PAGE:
As much fun as I think that it would be to see Mila Kunis and Natalie Portman kissing anyone in a movie, I do have to object a little bit when they start kissing each other. On the one hand, I find the display visually pleasing, just like any guy would. At the same time, I get the same kind of uncomfortable feeling that I get when I see a pretty waitress at a crowded restaurant spending just a little too much time over at a table full of single guys and bending over just a little too far when she picks up their plates: the waitress might be flirting with them because she likes them, but in my experience she probably just wants a bigger tip.

Hot Waitress: Wants Your Money, Not Your Number

This is the exact same feeling that I get in this case. I can't shake the feeling that Hollywood is making yet another movie with a lesbian kiss, not because they want to express an idea artistically but because they want to sell more tickets to lonely guys who think both Natalie Portman and Mila Kunis are super attractive. This brings me to the whole point of my article: Hollywood and its obsession with "fake lesbians". 

Selma Hayek: Another Hollywood Fake Lesbian

Fake Lesbians are Hollywood's Best Friends:

From Natalie Portman and Mila Kunis in Black Swan to Denise Richards and Neve Campbell in Wild Things to Katy Perry singing about kissing a girl, Hollywood is very persistent in promoting this illusion that the sell to guys across the world that hot, normal looking, sexy girls are bisexual reservoirs of uncontrollable hormones that need other girls as a safety valve.

Wild Things: Denise Richards & Neve Campbell

The reality is that most real world lesbians that I've ever met fall into the category of either an Ellen Degeneres clone, Rosie O'Donnell's twin sister, or someone who could easily be mistaken for the half man, half woman character from 50 First Dates played by  Lusia Strus. For most of these women, the idea of femininity is about as foreign and unrealistic as the idea of me having lunch on the moon.

Katy Perry in "I Kissed a Girl"

Still not convinced? Lets look at some examples:

Fake Lesbians: Tatu (singers from Russia)

Tatu: Singers from Russia

Tatu: they're not lesbians, they just play them on TV.

Real Lesbians:

Real Lesbians: Sexy, huh?

Not exactly the type that you're likely to see in a movie any time soon.

Another example:

Fake Lesbian: (think Cruel Intentions)

Sarah Michelle Gellar -- Fake Lesbian

Real Lesbian: (think fat arse talk show host):

Rosie O'Donnell -- Real Lesbian

For those guys among you who think that I'm being too harsh here, as Emperor Palpatine from Star Wars Episode III would say, "Search your feelings. You know it to be true." For all of the women who think that I'm being too harsh, well, you either are one or you know one so STFU!

I hope you enjoyed the pictures. Now, if I could only figure out a way to use fake lesbians to make me rich  . . .

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Thursday, August 19, 2010

Kenny Rogers Reality Show

I decided to make another quick entry with another funny fake Kenny Rogers movie via Mad TV -- this time where Kenny is the host of their version of The Apprentice. Enjoy and let me know what you think.

Cute Asian Girl:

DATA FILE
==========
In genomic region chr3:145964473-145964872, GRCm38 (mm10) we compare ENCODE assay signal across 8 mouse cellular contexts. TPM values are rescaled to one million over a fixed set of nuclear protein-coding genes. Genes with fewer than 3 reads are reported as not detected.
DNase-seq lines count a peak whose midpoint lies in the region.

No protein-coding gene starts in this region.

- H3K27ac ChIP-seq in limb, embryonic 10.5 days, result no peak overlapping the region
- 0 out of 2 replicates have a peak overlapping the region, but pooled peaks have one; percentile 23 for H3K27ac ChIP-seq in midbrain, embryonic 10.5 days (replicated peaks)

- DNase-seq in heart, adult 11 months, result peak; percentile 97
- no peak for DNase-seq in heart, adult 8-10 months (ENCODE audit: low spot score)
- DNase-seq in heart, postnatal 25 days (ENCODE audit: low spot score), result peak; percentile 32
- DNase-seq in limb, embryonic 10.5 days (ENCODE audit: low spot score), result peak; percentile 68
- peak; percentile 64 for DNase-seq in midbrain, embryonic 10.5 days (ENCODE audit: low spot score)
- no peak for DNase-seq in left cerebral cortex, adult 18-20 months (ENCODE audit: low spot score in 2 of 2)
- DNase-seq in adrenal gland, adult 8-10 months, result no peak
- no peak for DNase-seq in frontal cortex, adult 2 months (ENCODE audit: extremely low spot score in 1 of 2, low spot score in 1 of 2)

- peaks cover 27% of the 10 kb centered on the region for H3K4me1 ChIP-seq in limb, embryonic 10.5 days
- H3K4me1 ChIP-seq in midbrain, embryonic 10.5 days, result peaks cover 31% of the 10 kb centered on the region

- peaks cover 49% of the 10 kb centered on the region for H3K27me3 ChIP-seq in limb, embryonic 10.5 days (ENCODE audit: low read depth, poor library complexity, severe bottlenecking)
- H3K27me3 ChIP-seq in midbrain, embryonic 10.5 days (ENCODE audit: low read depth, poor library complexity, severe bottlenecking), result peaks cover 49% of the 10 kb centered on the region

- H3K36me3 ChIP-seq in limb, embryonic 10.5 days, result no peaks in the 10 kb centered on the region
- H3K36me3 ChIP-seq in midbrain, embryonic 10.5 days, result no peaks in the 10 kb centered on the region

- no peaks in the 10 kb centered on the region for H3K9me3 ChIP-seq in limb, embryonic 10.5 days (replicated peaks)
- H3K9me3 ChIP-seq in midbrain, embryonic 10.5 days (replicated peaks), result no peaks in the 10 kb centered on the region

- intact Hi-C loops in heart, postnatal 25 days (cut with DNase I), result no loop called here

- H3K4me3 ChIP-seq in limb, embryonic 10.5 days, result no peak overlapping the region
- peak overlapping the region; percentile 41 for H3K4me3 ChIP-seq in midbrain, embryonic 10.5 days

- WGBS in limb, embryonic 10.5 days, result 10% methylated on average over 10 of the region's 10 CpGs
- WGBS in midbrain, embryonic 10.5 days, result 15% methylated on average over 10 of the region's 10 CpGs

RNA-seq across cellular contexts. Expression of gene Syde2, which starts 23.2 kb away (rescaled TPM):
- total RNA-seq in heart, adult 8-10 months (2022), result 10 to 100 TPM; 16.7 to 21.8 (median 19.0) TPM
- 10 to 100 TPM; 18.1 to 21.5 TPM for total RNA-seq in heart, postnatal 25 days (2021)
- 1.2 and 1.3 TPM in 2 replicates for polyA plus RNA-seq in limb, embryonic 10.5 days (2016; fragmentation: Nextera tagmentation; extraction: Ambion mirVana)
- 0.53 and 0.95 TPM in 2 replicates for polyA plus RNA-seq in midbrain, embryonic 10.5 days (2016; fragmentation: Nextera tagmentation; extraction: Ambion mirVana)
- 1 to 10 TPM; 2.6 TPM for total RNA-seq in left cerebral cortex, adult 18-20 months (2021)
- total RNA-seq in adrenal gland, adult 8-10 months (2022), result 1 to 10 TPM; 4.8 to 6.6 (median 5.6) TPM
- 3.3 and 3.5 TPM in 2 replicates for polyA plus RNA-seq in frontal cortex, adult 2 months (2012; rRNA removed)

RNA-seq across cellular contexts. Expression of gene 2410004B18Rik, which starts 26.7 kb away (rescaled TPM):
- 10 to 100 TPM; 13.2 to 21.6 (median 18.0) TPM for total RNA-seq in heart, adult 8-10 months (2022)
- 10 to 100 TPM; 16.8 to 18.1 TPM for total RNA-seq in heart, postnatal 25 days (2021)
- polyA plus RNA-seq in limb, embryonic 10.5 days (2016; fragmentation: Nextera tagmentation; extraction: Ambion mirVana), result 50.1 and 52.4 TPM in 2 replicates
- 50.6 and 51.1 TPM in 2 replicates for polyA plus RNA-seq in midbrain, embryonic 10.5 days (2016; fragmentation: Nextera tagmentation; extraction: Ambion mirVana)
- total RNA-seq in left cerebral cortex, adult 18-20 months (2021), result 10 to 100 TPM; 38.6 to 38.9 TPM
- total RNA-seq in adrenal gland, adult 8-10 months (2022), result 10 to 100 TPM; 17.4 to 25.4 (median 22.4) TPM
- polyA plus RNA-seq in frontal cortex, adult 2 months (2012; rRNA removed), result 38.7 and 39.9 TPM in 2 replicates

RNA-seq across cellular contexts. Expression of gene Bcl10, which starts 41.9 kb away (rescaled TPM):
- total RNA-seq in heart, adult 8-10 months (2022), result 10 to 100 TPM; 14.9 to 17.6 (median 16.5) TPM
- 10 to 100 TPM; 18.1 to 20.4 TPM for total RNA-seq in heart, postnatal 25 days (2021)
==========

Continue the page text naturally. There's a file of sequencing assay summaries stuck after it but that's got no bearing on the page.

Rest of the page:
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Tuesday, August 17, 2010

Associated Content: Splogs, Sploggers, and Splogging from Splogfrica

I am fed up with looking for information on Associated Content, EHow, HubPages, Helium, or any of the other similar myriad pages that pay people to write articles. Most of the information is complete and utter junk. Here are some examples.

A brief and poorly written "dissertation" on time travel

So this is a good example of what I'm writing about with contentless Associated Content articles. Read the article (it only takes about a minute) and ask yourself how much effort you feel that the author of that article put into writing it. If your answer was that he or she (probably he) put less than 10 minutes of effort into writing it, you're almost certainly right. I would have said under five minutes of effort, except for the fact that the article was largely free of spelling and punctuation errors, which means that the author probably couldn't have written it stream-of-consciousness style.

Also, to be fair, I wouldn't expect something much deeper than this, given the article's title. However, it is frustrating when you're looking for information that is a little more in depth and useful. Here is an example:

How to change the locks on your door

If you read the article carefully, the author basically tells you to take the old locks off and put the new ones on. Well, thanks and duh, which is exactly the problem with associated content articles -- lots of information that literally resembles the types of answers you get when you ask a the girl at Best Buy what is the difference between the two televisions and she responds with an answer like, "Well, this one is a Toshiba, which is a good brand . . . I guess . . . and this one is a Sony. I guess this one is a little bigger, um, and it has higher D-P-I, whatever that means, and um, it costs a bit more but . . . it's more fun to watch . . . um, I think this is actually the kind my brother has, like an LCD, which is cool . . . and . . . this one has big speakers. I don't know -- I just started working here last week." In other words, she doesn't know anything and is there as floor furniture and to make sure you don't shoplift.

However, the last type of article is even more annoying -- the articles where people actually give out the wrong information. Here is a good example:

Should You Go to Mexico for Plastic Surgery?

I'm not going to go into all of the reasons why this article sucks other than to say that there are 120 million people in Mexico, many of whom even make frequent trips to the doctor and live to tell about it. In fact, a large percentage of Mexican doctors have been trained inside the U.S. or in Europe, not that the Mexican medical schools are inferior or anything. Remember, brown does not equal dangerous, as much as Fox News and the Republican Party would like you to think otherwise. Here is my poorly written article debunking the myths in the first poorly written article: